A few months after her wedding this year, Lilian Li moved from the south-western Chinese city of Chongqing to an apartment near Beijing’s financial district.
But while Chinese newly-weds typically see property ownership as an essential next step after marriage, Li and her husband are instead renting a two-bedroom apartment in the capital for Rmb13,000 ($1,821) per month.
To buy an identical apartment, Li and her family would need more than Rmb5mn just for the down payment — the equivalent of more than 30 years’ rent.
“My husband and I had a deep conversation about the life we want, and we reached an agreement not to buy,” said Li, 28. “We don’t want to owe our parents a massive down payment or to fall heavily into debt.”
Increasing numbers of young Chinese, the main buyers of urban homes, are making the same decision — with potentially far-reaching implications for the nation’s troubled property market.
Affordability is a thorny issue for homebuyers in China, where average house prices have nearly doubled over the past decade. Rents have also increased, but by much less. The ratio of the cost to buy residential properties to their monthly rent was above 600 in major cities in June 2022, according to calculations by real estate data firm Zhuge Zhaofang. In 2007, the ratio was 400 or below.
A ratio of more than around 200 is considered a warning signal of a potential property price bubble, according to a report by the Chinese Academy of Social Sciences, a state think-tank.
In Beijing, the average apartment now costs about Rmb69,000 per square metre, according to real estate data provider creprice.cn.
First-time buyers typically rely on family support and debt to purchase a living space in big cities. But the woes of real estate developers such as Evergrande, which defaulted last year as a liquidity crisis gripped the property sector, have left many buyers with unfinished homes. That has prompted potential purchasers such as Li to question what has for decades been seen as China’s best household investment opportunity.
Chinese home sales by floor area in 100 cities were down about 20 per cent year on year in October, according to a survey by China Index Academy, a real estate research firm. While sales have not fallen as fast in prime areas of big cities, the pessimism across the market has dented confidence. And while new homes remain expensive, average prices across 70 cities were down 2.4 per cent in October from a year ago, the seventh consecutive month of decline, government data showed.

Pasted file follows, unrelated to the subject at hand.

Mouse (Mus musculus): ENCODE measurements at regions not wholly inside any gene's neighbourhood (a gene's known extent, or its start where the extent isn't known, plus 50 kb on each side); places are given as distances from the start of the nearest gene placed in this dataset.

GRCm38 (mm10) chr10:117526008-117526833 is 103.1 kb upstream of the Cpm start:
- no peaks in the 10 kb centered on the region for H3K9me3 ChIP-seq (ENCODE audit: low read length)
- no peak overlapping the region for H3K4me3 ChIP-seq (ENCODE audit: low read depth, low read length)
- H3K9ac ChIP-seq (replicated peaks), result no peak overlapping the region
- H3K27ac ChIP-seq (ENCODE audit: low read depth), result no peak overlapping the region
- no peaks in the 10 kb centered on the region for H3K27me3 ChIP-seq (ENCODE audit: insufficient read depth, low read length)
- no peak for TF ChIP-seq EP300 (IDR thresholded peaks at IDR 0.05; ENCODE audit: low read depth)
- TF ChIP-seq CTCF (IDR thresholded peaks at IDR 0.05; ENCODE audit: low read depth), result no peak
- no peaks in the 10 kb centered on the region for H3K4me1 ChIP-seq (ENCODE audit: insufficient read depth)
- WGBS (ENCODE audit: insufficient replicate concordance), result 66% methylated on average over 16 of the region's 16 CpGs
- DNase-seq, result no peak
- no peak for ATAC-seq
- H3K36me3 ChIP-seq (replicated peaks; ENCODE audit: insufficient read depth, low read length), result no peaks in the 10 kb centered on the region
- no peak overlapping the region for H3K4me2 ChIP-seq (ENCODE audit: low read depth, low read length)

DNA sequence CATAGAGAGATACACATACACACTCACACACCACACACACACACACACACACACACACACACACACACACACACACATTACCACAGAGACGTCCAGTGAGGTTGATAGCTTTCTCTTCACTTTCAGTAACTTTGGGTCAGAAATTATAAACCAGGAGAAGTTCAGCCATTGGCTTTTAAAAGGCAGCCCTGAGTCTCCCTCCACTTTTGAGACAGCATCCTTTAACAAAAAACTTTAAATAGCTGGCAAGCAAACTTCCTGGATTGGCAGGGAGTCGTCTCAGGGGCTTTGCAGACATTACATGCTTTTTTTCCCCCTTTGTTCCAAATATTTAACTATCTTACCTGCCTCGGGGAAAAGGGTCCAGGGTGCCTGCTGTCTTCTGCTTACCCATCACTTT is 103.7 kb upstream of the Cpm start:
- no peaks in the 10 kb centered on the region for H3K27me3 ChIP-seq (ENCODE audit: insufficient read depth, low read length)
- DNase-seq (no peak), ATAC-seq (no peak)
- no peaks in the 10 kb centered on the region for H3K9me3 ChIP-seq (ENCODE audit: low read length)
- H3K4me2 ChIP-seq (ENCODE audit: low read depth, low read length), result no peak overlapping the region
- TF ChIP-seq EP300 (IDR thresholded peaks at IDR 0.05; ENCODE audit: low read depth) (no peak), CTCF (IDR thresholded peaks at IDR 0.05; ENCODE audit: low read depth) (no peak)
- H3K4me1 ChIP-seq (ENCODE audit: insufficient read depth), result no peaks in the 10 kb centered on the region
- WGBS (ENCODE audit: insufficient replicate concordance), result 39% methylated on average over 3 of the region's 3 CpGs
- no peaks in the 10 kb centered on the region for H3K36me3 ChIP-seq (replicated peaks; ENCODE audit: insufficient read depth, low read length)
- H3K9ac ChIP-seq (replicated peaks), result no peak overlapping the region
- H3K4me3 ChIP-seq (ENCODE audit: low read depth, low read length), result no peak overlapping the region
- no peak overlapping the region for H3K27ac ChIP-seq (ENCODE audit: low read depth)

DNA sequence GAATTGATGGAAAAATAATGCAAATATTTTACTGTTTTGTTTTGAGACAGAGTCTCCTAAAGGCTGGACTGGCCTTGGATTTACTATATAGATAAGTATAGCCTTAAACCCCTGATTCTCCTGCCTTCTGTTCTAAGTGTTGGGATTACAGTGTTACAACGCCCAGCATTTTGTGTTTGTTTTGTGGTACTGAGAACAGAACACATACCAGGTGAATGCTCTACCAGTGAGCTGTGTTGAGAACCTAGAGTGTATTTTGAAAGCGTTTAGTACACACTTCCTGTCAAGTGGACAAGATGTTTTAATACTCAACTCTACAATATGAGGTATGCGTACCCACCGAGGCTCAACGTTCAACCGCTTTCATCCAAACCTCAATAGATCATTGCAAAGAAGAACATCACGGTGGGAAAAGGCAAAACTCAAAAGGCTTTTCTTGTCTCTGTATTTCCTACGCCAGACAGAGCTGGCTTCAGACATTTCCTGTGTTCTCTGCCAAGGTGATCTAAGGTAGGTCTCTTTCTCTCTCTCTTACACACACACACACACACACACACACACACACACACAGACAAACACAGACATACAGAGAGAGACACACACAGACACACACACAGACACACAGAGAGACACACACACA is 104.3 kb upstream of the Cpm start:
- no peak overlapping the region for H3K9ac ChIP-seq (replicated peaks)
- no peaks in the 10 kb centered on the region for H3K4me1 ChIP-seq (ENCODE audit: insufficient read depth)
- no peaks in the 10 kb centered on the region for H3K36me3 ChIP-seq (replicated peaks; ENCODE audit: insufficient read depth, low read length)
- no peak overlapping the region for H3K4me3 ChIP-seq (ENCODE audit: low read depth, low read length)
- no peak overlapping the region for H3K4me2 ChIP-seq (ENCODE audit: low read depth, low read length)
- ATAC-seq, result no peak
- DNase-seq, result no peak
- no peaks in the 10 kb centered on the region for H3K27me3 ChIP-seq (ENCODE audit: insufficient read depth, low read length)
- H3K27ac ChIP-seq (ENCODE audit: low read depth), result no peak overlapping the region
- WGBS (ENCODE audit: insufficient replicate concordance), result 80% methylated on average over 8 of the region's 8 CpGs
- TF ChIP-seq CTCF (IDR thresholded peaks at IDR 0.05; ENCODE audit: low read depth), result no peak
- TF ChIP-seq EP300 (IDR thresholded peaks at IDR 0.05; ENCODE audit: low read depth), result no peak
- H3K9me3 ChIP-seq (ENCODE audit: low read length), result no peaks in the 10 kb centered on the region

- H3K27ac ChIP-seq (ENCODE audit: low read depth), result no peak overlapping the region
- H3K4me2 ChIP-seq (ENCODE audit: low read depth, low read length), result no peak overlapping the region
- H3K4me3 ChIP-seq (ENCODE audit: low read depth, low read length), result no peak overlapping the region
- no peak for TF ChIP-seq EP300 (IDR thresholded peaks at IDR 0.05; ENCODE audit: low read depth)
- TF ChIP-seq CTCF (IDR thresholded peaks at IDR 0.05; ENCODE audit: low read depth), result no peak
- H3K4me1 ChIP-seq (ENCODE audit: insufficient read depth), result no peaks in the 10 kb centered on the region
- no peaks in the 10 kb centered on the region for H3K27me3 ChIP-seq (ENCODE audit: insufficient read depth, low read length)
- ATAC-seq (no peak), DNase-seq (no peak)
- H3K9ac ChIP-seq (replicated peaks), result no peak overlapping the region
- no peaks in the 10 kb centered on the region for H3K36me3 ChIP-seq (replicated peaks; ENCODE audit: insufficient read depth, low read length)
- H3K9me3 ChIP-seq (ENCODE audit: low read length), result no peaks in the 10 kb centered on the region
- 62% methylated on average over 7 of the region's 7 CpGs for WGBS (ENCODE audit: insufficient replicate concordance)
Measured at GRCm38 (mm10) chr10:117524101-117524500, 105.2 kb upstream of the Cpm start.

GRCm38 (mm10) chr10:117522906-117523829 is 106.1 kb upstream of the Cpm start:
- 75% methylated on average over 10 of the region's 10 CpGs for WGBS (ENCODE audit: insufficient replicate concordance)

“With no wealth-creation effect, what’s the point of buying properties like crazy? Why not just rent?” said Victoria Zhan, a young banker who has postponed plans to buy an apartment in suburban Shanghai this year.
The research department of China International Capital Corporation forecast that the number of Chinese renting would grow by 200mn to reach 300mn by 2035.
The cooling enthusiasm for homebuying comes as the government moves to make more affordable rented housing available to young people as part of President Xi Jinping’s drive for “common prosperity”.
Authorities are pushing more government-subsidised rental homes on to the market and have rolled out “accommodative policies” for the sector including low-interest loans for developers of rental housing.
Qiqi Zhang, a Shanghai-based director at US private equity group Warburg Pincus, which first invested in rental property in China in 2013, said high house prices in major cities still put “a lot of pressure” on young people.
The government “really wants to promote rental housing to solve the accommodation needs of young people”, Zhang said.
In January, China’s housing ministry announced a target of 6.5mn units of affordable homes to be built in 40 cities over the five years to 2025, enough to house 13mn young people and new residents.
The government’s promotion of the rental housing market is increasingly intertwined with its support for property developers struggling to complete residential construction projects.
Financial regulators last month called for increased state-led conversion of unfinished homes to rental housing, and unveiled more sophisticated financial routes to help banks and investors buy out unfinished projects.
In response, the government of Kaifeng city in China’s central Henan province said it planned to buy more than 1,000 unfinished apartments next year from Evergrande and turn them into rental homes.
In the central city of Xi’an, seven banks including China Development Bank and China Construction Bank vowed to offer Rmb210bn credit lines to support rental housing projects.
CCB, the country’s second-largest bank by assets, said it had separately set up a Rmb30bn rental housing fund to buy out unfinished residential construction projects in more than 20 cities. Some projects were bought from developers at a 50 per cent discount to the price originally put on the homes, a banker familiar with the fund’s operation said.
In a research note, analysts at Morgan Stanley said state promotion of renting was in line with Xi’s 2015 call for housing to be “for living not for speculation”. But, they wrote, “the process will take time, and will for now mainly serve as downside support to the housing market”.
Li said renting rather than buying would save her and her husband money and so help them maintain their quality of life.
“We can buy an apartment in Chongqing when we are getting old and ready to retire,” she said. “Before that, I think we’ll keep renting in Beijing.”
Video: Evergrande: the end of China’s property boom